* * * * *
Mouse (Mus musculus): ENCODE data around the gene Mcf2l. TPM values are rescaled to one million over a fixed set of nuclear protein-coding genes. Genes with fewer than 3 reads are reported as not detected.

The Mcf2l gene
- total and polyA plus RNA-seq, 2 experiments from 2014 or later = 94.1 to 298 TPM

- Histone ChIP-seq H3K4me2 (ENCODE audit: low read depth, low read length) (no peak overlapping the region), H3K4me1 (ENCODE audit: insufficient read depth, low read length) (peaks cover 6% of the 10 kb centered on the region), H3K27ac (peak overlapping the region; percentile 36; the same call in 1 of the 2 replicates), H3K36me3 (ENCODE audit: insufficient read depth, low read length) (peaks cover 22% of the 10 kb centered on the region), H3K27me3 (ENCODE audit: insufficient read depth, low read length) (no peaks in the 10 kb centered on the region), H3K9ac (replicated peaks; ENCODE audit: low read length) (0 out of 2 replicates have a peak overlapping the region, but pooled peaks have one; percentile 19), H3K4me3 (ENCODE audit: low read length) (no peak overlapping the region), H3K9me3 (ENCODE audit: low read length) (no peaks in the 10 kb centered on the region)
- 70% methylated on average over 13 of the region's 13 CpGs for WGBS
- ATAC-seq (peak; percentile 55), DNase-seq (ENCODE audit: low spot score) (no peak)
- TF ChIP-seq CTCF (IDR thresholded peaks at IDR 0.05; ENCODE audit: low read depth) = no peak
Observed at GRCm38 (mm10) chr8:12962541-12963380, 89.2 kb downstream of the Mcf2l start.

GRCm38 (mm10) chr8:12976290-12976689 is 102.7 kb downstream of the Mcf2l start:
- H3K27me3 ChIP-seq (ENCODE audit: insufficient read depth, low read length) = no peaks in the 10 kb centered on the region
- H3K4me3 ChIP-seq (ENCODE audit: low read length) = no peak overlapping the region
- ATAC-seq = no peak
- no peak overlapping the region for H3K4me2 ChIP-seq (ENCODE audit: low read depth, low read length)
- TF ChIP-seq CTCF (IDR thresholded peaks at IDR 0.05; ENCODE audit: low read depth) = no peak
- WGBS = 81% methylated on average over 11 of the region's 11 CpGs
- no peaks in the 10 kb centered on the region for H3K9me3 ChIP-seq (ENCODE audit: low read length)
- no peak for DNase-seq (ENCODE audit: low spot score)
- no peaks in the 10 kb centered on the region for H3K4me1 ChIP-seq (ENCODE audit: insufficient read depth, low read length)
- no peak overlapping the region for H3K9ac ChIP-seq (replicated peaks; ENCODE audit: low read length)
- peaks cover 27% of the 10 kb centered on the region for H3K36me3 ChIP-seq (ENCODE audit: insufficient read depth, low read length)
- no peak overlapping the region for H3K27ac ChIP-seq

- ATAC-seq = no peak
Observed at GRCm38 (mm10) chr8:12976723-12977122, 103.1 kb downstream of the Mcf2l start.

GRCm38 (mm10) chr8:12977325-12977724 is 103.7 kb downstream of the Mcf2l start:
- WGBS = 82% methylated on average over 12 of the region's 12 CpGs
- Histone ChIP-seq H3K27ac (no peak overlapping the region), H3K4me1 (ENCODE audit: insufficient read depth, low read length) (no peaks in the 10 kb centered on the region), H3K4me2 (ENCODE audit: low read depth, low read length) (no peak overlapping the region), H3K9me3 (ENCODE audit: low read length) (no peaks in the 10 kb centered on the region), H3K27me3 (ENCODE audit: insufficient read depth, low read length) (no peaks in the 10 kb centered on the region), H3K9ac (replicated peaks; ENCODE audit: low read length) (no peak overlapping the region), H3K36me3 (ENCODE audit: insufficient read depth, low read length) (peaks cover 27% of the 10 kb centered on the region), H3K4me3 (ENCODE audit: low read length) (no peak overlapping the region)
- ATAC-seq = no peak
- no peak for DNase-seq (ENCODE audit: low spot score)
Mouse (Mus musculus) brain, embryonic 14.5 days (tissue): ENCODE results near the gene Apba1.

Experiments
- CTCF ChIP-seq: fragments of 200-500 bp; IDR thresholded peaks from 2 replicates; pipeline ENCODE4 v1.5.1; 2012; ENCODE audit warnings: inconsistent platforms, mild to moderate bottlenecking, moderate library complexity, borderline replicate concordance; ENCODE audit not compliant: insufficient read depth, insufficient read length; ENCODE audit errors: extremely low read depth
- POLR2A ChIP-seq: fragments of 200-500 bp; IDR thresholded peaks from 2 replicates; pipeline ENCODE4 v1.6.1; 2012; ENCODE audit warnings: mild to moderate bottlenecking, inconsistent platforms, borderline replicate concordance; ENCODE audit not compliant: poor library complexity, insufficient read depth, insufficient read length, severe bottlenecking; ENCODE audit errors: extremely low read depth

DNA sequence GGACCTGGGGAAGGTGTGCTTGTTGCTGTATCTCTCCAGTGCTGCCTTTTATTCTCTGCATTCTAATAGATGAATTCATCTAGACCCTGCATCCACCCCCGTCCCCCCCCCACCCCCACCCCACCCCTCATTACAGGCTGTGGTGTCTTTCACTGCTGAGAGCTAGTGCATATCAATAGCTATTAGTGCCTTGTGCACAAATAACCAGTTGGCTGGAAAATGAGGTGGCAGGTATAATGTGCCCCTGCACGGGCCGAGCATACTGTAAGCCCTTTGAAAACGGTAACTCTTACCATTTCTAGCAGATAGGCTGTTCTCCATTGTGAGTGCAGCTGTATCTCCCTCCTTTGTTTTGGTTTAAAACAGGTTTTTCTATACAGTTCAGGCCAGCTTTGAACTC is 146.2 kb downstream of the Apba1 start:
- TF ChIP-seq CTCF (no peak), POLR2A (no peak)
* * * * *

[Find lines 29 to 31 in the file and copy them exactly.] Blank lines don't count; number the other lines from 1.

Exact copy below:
Mouse (Mus musculus) brain, embryonic 14.5 days (tissue): ENCODE results near the gene Apba1.

Experiments
- CTCF ChIP-seq: fragments of 200-500 bp; IDR thresholded peaks from 2 replicates; pipeline ENCODE4 v1.5.1; 2012; ENCODE audit warnings: inconsistent platforms, mild to moderate bottlenecking, moderate library complexity, borderline replicate concordance; ENCODE audit not compliant: insufficient read depth, insufficient read length; ENCODE audit errors: extremely low read depth